During the past decade, what did the Milwaukee Turners do? I think aside from the ballroom rental for live music, most Milwaukeeans have no idea that the Turner organization still exists. Do you disagree?
The Milwaukee Turners are poised to do great things. Of late, most people do think that the Ballroom is the main part of the Turners. The Milwaukee Turners were once known for being Abolitionists. They provided the bodyguard for Abraham Lincoln during his 1861 inauguration. There is a beautiful memorial to the men who enlisted and died in the American Civil War—among them several Jewish men too—rather uncommon for that time. They won international and national awards for fencing and gymnastics. They were at the forefront of the suffrage movement. They recruited and enlisted folks to fight the Nazis to prove that Germans, and more importantly German Americans, were more than the hateful rhetoric and actions coming from Hitler. They claimed three socialist mayors among their ranks.
And recently they have created or hosted many meaningful academic and community building activities such as CMI—Confronting Mass Incarceration—that provided many well attended explorations and discussions of our sorry state of racist incarceral affairs. They fundraised aggressively for America’s Black Holocaust Museum and they started the Fourth Street Forum—a program which I watched avidly to learn about Milwaukee life. They have a beautiful old timey gym with our nation’s second oldest rock-climbing wall. The gym is managed by the charismatic Kim Kosmitis and it’s the only instructional rock-climbing gym in the state. It’s got bouldering, ice walls, a moon wall, a rock-climbing treadmill and more. There are no auto belays there. You learn how to climb and you keep fit. I frequently use the slack rope, the rage cage and throw darts after work to unwind. Kim is respected internationally and he’s a Milwaukee treasure. I’m really glad he and the staff are there.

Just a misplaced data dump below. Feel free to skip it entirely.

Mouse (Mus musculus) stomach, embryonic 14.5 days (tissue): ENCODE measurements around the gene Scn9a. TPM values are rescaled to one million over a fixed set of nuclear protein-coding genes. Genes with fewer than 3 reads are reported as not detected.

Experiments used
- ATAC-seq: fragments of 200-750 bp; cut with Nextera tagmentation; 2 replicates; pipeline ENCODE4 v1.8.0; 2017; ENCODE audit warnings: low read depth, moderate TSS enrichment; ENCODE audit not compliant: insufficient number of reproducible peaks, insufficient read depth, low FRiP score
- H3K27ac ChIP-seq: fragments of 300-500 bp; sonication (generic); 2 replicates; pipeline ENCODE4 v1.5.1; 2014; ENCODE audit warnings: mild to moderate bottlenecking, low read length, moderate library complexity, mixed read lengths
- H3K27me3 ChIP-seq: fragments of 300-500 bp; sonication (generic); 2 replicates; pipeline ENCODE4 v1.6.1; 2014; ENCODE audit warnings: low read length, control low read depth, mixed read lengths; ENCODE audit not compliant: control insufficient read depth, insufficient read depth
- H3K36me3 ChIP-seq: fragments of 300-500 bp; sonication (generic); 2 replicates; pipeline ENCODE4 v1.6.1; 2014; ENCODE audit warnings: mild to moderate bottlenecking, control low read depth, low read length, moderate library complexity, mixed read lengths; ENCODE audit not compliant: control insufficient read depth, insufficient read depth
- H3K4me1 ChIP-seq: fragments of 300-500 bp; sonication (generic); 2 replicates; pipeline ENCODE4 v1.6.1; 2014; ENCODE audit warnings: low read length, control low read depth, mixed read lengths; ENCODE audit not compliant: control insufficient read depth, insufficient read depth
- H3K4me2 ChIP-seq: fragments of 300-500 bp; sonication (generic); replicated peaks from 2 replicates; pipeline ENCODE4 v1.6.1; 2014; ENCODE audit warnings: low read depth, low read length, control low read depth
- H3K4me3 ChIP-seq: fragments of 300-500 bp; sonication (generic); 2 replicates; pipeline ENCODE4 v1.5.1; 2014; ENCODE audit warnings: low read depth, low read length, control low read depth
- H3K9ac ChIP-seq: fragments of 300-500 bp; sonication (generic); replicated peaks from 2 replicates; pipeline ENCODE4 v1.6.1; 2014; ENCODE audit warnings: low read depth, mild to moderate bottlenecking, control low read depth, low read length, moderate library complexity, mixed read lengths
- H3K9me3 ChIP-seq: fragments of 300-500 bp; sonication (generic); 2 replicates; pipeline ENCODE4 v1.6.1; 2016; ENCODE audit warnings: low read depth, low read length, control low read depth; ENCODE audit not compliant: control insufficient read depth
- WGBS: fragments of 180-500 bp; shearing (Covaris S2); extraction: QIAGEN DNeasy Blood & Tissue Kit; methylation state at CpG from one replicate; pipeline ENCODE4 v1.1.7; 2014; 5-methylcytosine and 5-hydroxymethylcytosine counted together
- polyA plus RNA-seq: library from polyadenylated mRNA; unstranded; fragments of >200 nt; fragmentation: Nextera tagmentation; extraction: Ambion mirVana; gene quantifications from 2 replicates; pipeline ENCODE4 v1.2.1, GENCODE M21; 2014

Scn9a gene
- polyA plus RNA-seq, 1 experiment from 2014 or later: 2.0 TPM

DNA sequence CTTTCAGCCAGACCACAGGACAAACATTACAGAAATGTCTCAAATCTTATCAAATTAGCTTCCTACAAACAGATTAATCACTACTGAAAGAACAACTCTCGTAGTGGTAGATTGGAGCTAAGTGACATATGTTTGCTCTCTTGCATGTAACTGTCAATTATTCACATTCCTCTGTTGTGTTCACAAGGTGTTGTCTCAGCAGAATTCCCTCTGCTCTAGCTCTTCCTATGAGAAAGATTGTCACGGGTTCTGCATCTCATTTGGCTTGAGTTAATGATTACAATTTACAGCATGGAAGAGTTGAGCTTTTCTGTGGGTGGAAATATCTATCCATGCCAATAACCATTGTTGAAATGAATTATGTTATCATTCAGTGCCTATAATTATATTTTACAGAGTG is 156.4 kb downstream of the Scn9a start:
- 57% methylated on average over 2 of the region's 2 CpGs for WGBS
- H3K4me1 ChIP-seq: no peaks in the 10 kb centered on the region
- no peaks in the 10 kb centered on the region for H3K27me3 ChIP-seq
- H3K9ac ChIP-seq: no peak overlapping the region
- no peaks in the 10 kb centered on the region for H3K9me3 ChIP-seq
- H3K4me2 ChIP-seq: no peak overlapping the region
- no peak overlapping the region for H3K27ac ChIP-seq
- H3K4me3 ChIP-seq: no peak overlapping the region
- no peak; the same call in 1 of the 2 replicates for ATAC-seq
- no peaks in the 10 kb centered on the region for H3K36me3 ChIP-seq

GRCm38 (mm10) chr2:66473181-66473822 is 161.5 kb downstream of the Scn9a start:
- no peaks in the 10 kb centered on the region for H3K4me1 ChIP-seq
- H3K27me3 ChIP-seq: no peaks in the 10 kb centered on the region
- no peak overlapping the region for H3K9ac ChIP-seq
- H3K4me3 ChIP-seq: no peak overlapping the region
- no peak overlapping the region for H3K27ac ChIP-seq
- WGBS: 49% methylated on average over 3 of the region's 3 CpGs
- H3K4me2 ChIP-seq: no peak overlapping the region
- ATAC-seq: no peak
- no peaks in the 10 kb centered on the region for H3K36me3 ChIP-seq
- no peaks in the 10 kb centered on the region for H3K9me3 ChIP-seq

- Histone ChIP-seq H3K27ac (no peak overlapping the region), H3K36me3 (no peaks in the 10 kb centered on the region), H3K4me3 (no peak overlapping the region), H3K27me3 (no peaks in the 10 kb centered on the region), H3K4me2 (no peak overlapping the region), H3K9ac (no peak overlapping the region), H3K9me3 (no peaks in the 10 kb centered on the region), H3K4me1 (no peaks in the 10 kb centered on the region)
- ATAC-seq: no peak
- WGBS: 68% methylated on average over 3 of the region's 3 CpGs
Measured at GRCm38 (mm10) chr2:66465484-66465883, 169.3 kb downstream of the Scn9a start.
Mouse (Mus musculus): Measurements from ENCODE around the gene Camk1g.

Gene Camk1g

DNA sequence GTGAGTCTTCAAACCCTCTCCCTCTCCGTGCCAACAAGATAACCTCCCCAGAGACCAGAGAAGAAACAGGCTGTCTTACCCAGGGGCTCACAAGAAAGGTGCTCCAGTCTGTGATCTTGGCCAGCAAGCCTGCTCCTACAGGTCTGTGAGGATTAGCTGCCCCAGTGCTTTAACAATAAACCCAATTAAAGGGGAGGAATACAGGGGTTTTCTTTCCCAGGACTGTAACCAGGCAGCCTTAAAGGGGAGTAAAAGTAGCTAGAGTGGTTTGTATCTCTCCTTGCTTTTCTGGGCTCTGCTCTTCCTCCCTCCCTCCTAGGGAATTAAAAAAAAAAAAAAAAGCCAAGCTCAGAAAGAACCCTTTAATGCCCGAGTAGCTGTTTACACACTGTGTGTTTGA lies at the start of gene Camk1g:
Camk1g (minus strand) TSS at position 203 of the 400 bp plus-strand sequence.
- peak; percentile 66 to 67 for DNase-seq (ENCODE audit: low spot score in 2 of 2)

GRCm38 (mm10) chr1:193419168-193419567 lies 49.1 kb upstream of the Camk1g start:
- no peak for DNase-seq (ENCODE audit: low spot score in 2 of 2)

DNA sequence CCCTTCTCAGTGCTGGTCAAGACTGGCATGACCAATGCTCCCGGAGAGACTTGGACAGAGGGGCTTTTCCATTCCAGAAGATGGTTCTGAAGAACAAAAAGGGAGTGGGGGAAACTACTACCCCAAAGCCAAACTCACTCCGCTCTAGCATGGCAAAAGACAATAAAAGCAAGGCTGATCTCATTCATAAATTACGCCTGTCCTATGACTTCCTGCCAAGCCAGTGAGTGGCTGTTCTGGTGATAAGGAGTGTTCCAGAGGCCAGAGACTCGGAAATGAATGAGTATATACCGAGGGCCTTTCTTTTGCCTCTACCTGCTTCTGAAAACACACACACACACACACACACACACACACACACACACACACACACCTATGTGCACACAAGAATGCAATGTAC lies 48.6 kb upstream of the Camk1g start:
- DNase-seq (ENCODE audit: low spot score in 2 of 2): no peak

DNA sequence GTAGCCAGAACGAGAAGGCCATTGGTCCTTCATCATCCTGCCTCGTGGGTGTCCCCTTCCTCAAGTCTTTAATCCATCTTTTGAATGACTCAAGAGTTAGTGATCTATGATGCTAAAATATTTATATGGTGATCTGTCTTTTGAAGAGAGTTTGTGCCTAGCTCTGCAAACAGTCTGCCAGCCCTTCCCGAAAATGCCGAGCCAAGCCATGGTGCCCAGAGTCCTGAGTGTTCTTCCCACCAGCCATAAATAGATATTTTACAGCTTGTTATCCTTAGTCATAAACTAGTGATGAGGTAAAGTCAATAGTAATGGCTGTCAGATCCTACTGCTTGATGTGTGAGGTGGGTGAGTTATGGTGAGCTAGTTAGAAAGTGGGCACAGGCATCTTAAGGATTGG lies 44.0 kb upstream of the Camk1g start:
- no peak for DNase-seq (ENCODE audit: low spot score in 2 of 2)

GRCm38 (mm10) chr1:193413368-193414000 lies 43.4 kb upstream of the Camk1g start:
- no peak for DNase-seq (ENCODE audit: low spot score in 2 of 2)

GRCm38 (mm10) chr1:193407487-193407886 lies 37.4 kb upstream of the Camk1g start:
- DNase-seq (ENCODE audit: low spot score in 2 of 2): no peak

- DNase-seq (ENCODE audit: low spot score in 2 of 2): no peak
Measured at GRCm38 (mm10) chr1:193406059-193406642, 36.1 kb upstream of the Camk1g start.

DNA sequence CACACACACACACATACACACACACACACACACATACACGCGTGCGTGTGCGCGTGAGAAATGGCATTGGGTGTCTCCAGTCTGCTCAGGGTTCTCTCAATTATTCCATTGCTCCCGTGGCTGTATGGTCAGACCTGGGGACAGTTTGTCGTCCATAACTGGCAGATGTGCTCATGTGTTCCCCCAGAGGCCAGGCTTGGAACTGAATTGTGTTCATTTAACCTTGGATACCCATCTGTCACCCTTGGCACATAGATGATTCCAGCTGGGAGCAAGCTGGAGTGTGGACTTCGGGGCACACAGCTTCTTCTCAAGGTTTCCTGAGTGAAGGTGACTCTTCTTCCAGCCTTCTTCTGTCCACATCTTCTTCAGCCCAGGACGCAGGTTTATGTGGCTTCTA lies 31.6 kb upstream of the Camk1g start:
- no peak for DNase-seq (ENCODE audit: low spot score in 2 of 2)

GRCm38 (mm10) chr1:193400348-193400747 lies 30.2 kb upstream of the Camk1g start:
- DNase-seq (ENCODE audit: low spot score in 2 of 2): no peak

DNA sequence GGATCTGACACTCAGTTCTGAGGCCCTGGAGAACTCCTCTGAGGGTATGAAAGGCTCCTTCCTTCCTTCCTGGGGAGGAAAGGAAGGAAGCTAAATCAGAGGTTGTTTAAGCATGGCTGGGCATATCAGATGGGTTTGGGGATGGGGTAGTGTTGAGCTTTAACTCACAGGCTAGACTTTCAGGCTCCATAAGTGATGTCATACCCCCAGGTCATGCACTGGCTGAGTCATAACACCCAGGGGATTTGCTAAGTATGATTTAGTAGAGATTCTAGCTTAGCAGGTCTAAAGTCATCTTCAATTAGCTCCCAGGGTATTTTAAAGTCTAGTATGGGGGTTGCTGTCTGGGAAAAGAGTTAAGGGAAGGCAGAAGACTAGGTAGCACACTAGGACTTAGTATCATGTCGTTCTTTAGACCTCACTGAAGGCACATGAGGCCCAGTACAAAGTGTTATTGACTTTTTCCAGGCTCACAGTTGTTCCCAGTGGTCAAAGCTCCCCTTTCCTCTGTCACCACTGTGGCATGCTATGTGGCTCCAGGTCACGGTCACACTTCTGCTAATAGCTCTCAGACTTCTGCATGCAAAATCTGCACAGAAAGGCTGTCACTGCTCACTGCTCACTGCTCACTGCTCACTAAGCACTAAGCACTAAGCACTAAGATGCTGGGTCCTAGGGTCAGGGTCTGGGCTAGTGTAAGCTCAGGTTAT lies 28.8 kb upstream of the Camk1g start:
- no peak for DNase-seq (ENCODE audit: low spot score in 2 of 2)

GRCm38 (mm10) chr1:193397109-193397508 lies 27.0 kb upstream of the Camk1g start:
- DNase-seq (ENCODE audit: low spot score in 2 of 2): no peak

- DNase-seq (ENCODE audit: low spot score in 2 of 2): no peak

What do you see as the Turners’ future? How can the organization reconnect with its progressive past?
The Turners have a rich history. It’s all over the walls; the flags honoring justice, liberty, tolerance and reason—the artifacts; the stained glass. The memorials and paintings honoring their past members, immigrants and fallen veterans. I even have urns of the ashes of three previous Milwaukee Turners in my office next to drinking steins, awards and old leather-bound books. In my opinion the Turners turned inward more following the McCarthy-era United States—they followed a quieter, more philosophical and philanthropic path.
It’s time for the Milwaukee Turners to emerge from this chrysalis stage and use their location, history and influence to unify and strengthen Milwaukee. I’ve spent 15 years working shoulder to shoulder with some of the most incredible humans in the state. It is my great wish that they, and others, will become proud Milwaukee Turners and help break the stranglehold that mental, physical and economic segregation has on the city. I’ve been working closely with the Turner’s Board of Directors since I came on board. They’re wonderful and progressive people. Art Heitzer, Chris Ahmuty, Julilly Kohler, Michael Morgan, Claudio Cortez, Megan McGee, Aims McGuiness and the others. We’ve recruited a new person or new Turner to our ranks almost every day I’ve been here—professors, students, journalists, organizers, activists, actors, athletes, attorneys, teachers, state representatives, the county executive, alders, retirees, computer programmers, chemists, painters – Black, Latinx, Filipino, white, multiracial, Jewish, Christian, Muslim, Atheist. I smell a very diverse and inclusive Renaissance coming on and it’s incredibly exciting because it represents what Milwaukee can be.